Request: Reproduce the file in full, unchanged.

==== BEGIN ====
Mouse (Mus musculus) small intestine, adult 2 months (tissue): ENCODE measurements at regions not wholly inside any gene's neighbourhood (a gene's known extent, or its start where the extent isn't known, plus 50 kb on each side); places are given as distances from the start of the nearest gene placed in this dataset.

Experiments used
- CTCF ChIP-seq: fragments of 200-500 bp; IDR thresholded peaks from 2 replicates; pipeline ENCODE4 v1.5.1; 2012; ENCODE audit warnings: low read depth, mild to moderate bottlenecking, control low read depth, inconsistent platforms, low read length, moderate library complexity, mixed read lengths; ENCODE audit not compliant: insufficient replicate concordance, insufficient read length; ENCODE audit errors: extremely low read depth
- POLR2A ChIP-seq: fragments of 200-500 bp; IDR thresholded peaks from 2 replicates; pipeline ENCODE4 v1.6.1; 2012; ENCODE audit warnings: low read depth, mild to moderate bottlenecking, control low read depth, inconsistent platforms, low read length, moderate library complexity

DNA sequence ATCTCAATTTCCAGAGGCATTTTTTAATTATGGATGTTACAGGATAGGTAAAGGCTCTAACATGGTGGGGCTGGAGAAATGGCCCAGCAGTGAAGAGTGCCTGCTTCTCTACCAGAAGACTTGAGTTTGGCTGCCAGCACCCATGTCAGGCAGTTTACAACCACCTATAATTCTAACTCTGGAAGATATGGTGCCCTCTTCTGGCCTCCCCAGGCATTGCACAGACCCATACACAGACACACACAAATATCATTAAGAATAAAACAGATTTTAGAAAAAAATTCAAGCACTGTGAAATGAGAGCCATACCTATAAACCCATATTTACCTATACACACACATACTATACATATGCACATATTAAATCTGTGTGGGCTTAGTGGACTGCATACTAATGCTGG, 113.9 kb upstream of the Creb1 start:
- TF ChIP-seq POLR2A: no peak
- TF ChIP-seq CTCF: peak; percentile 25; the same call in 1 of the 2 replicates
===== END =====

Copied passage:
Mouse (Mus musculus) small intestine, adult 2 months (tissue): ENCODE measurements at regions not wholly inside any gene's neighbourhood (a gene's known extent, or its start where the extent isn't known, plus 50 kb on each side); places are given as distances from the start of the nearest gene placed in this dataset.

Experiments used
- CTCF ChIP-seq: fragments of 200-500 bp; IDR thresholded peaks from 2 replicates; pipeline ENCODE4 v1.5.1; 2012; ENCODE audit warnings: low read depth, mild to moderate bottlenecking, control low read depth, inconsistent platforms, low read length, moderate library complexity, mixed read lengths; ENCODE audit not compliant: insufficient replicate concordance, insufficient read length; ENCODE audit errors: extremely low read depth
- POLR2A ChIP-seq: fragments of 200-500 bp; IDR thresholded peaks from 2 replicates; pipeline ENCODE4 v1.6.1; 2012; ENCODE audit warnings: low read depth, mild to moderate bottlenecking, control low read depth, inconsistent platforms, low read length, moderate library complexity

DNA sequence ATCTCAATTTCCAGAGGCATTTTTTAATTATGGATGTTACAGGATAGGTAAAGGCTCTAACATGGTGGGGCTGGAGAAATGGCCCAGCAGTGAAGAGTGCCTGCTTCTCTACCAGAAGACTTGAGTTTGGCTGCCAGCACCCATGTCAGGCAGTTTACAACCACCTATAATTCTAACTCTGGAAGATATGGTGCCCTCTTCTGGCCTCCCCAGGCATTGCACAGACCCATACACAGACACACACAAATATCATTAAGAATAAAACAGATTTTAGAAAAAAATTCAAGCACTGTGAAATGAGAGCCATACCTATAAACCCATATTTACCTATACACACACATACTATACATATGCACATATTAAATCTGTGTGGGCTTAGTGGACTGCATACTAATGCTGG, 113.9 kb upstream of the Creb1 start:
- TF ChIP-seq POLR2A: no peak
- TF ChIP-seq CTCF: peak; percentile 25; the same call in 1 of the 2 replicates